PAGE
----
Only two genome-wide association studies (GWAS) have been conducted to date to identify potential markers for total mortality after diagnosis of breast cancer. Here, we report the identification of two single-nucleotide polymorphisms (SNP) associated with total mortality from a two-stage GWAS conducted among 6,110 Shanghai-resident Chinese women with tumor–node–metastasis (TNM) stage I to IV breast cancer. The discovery stage included 1,950 patients and evaluated 613,031 common SNPs. The top 49 associations were evaluated in an independent replication stage of 4,160 Shanghai patients with breast cancer. A consistent and highly significant association with total mortality was documented for SNPs rs3784099 and rs9934948. SNP rs3784099, located in the RAD51L1 gene, was associated with total morality in both the discovery stage (P = 1.44 × 10−8) and replication stage (P = 0.06; P-combined = 1.17 × 10−7). Adjusted HRs for total mortality were 1.41 [95% confidence interval (CI), 1.18–1.68] for the AG genotype and 2.64 (95% CI, 1.74–4.03) for the AA genotype, when compared with the GG genotype. The variant C allele of rs9934948, located on chromosome 16, was associated with a similarly elevated risk of total mortality (P-combined = 5.75 × 10−6). We also observed this association among 1,145 patients with breast cancer of European ancestry from the Nurses’ Health Study (NHS; P = 0.006); the association was highly significant in a combined analysis of NHS and Chinese data (P = 1.39 × 10−7). Similar associations were observed for these two SNPs with breast cancer–specific mortality. This study provides strong evidence suggesting that the RAD51L1 gene and a chromosome 16 locus influence breast cancer prognosis. Cancer Res; 72(5); 1182–9. ©2012 AACR.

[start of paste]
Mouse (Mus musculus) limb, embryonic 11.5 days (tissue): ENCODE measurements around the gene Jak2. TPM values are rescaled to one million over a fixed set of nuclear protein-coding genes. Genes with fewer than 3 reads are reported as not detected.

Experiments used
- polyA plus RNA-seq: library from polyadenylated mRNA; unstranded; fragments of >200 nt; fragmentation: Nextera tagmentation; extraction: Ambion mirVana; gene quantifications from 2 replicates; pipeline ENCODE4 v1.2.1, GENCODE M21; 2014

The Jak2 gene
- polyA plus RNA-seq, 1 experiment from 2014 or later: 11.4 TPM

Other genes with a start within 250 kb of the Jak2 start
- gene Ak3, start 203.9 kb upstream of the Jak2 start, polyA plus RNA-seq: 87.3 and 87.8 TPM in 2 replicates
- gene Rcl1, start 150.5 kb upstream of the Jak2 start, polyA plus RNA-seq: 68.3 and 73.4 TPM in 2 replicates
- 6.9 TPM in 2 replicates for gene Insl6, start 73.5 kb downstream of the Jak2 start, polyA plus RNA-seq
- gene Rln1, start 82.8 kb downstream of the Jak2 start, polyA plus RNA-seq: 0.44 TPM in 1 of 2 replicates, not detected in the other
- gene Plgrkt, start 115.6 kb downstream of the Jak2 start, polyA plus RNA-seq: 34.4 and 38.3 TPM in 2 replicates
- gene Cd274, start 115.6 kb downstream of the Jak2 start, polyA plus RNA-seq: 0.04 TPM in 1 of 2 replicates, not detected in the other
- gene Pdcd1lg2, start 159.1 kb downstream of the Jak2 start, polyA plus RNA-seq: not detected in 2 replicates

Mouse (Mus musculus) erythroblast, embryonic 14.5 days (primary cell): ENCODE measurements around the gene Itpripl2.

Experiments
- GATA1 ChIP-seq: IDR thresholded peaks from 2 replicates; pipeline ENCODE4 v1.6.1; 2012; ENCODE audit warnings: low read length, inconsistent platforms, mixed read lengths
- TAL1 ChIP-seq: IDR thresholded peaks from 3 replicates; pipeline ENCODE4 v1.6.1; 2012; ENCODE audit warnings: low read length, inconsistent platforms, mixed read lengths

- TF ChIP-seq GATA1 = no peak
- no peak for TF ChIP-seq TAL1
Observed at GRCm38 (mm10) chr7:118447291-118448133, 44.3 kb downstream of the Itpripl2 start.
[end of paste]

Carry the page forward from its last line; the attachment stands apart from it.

Breast cancer is one of the most common malignancies among women in many countries including China. Despite generally good prognosis for patients with breast cancer, wide variation exists in survival, even after accounting for clinical prognostic factors, suggesting that genetic susceptibility may influence breast cancer outcomes. Over the past 10 years, candidate gene studies, including our own (1–5), have found several genetic variants to be related to breast cancer prognosis. These genetic variants are found primarily in breast cancer susceptibility genes (e.g., BRCA1, BRCA2, TP53; refs. 6–8) or genes involved in drug metabolism (e.g., CYP2D6, NQO1; refs. 9, 10) and tumor microenvironment regulation (e.g., TGFβ1, VEGF, CCND1, PAI1, MMP7; refs. 1–5). However, very few of these associations have been confirmed. Given that almost all previous studies used the candidate gene approach, in which only a limited number of genetic variants are investigated and the choice of variant is based on our limited knowledge of the underlying biology of cancer, more comprehensive genomic investigations of breast cancer prognosis are urgently needed. Recent genome-wide association studies (GWAS) have identified genetic variants related to breast cancer risk that have been robustly replicated across populations (11–18). Many GWAS-identified genetic markers are located in regions that had never been suspected of being related to cancer susceptibility. To our knowledge, only 2 studies have evaluated genetic factors in relation to breast cancer survival using the GWAS approach (19, 20) and both were conducted among women of European ancestry. The first study reported a single-nucleotide polymorphism (SNP) in the OCA2 gene (rs4778137) associated with total mortality among women of European ancestry with estrogen receptor (ER)-negative tumors at P = 5 × 10−4 (19). However, the second study, conducted as part of the Cancer Genetic Markers of Susceptibility (CGEMS) study, found no SNPs with a statistically significant association with breast cancer survival (20).